July 2002, Volume 8, Number 3
California: San Joaquin Valley Jobs
The San Joaquin Valley has persisting high unemployment rates. Should jobs be brought to the jobless workers in the San Joaquin Valley, or should San Joaquin Valley workers be encouraged to move to where there are jobs?
Most economic development efforts aim to move jobs to workers. In 1999, a federal Interagency Task Force on Economic Development was established to increase and coordinate the development efforts of 16 federal agencies; the goal was to spur economic and job growth in the seven-county San Joaquin Valley. All participants at a May 2002 meeting agreed on the need for more higher wage and year-round jobs in the San Joaquin Valley: "We have situations here where we have farmworkers who work only nine months out of the year. We need these agencies to help us find ways to deal with that."
However, jobs packing and processing farm commodities such as peaches and pears continue to disappear, as the processing industry consolidates into fewer and larger units. The loss of processing jobs eliminates high-wage, often unionized jobs in agricultural areas that have traditionally been a step up the job ladder for farm workers. For example, the closure of a peach-packing plant in Gridley, a city of 5,000 in southern Butte County, eliminated 40 year-round and 800 seasonal jobs that paid $10 to $20 an hour. The economic impact was larger, since many of the displaced workers counted on overtime during the processing season to qualify for maximum unemployment insurance benefits during the off-season. Signature Fruit Company, owned by John Hancock Insurance Company, closed the Gridley plant.
Tulare county's More Opportunities for Viable Employment, or MOVE program illustrates the alternative approach of moving workers to jobs. Tulare County pays an average of $2,300 to move a family on welfare out of the county, and saves as much as $2,000 a month in cash assistance, food stamps, medical insurance and other costs, such as job training, child care, transportation and housing. Much of the $2,000 a month in savings are federal and state funds, but Tulare County estimates that MOVE saves the county about $3.5 million a year.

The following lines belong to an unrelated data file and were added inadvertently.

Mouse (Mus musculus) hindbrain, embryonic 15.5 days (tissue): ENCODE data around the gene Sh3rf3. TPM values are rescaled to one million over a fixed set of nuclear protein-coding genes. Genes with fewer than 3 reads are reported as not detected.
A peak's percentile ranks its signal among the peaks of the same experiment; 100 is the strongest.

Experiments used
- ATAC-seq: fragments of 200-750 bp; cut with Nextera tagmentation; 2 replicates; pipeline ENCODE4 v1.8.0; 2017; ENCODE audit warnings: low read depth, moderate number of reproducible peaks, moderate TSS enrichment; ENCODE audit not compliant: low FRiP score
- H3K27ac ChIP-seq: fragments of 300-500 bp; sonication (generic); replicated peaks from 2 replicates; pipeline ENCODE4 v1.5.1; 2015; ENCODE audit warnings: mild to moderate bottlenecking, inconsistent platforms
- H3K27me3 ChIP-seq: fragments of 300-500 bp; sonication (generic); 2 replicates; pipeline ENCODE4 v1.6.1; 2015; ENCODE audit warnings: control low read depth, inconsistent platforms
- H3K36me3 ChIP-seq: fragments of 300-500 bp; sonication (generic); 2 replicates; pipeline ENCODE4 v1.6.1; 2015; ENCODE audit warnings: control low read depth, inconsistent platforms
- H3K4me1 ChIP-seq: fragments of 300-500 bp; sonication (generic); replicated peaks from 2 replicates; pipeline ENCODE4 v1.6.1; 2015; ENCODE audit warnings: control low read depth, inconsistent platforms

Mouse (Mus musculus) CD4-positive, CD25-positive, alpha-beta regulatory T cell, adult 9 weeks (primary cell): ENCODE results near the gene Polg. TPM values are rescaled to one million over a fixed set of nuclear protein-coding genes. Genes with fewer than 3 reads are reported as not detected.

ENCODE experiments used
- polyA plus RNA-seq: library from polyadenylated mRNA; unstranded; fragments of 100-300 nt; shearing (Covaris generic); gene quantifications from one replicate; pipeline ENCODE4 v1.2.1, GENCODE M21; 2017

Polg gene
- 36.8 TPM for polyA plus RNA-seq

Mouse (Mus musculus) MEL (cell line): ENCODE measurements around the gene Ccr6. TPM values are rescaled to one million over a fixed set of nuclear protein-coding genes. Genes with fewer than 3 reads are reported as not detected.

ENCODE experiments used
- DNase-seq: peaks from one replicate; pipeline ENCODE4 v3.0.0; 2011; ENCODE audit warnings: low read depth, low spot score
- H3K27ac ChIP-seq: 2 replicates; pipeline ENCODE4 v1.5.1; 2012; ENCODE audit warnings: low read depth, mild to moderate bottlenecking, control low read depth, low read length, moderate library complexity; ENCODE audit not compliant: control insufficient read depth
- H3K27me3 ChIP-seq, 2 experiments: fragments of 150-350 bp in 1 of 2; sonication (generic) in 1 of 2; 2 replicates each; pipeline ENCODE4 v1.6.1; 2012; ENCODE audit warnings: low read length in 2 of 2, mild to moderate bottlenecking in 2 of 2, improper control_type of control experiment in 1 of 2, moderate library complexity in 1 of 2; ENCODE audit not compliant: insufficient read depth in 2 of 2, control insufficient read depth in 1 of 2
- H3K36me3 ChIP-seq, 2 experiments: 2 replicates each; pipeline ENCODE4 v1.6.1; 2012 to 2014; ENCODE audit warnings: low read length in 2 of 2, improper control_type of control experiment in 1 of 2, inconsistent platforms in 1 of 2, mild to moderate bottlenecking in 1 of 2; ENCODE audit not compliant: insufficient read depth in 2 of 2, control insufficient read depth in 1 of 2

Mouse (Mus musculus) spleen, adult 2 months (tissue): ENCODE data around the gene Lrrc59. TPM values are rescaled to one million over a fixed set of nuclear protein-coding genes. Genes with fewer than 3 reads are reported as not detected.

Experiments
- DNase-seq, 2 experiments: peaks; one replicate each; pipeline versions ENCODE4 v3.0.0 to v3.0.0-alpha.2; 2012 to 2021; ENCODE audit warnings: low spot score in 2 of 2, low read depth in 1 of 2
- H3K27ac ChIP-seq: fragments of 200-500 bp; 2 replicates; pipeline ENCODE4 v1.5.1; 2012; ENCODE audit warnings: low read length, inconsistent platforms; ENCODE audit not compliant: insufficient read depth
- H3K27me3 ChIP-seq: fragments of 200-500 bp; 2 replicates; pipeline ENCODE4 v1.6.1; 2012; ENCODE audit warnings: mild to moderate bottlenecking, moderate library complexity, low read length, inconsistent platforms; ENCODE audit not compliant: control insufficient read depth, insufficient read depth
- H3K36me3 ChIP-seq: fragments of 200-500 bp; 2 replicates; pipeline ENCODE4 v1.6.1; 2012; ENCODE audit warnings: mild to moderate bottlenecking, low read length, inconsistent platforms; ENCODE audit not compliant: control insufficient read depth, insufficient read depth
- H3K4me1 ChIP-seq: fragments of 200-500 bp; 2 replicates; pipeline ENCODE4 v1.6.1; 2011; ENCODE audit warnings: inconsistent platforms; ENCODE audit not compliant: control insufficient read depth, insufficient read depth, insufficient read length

MOVE began in 1998 in Tulare county, and has spread to Kings, Madera, Fresno and Kern counties. More than 1,100 adult clients -- in about 800 moves -- have loaded their belongings in vans and driven away from the San Joaquin Valley. County officials try to keep track of participants for six months, offering them $100 to $200 as an incentives to provide employment information. So far, about 85 percent of those who moved away from the San Joaquin Valley have not returned after six months. Of those who are still away from Tulare county and providing information, two-thirds have at least one family member gainfully employed after six months.
Theory. There have been many proposals to spur economic development in the San Joaquin Valley. The state's major job-creation policy during the 1980s and 1990s was to locate new prisons in the San Joaquin. Today, the state hopes that building the tenth University of California campus near the city of Merced in the hope that the new UC campus will spur economic growth in the San Joaquin Valley.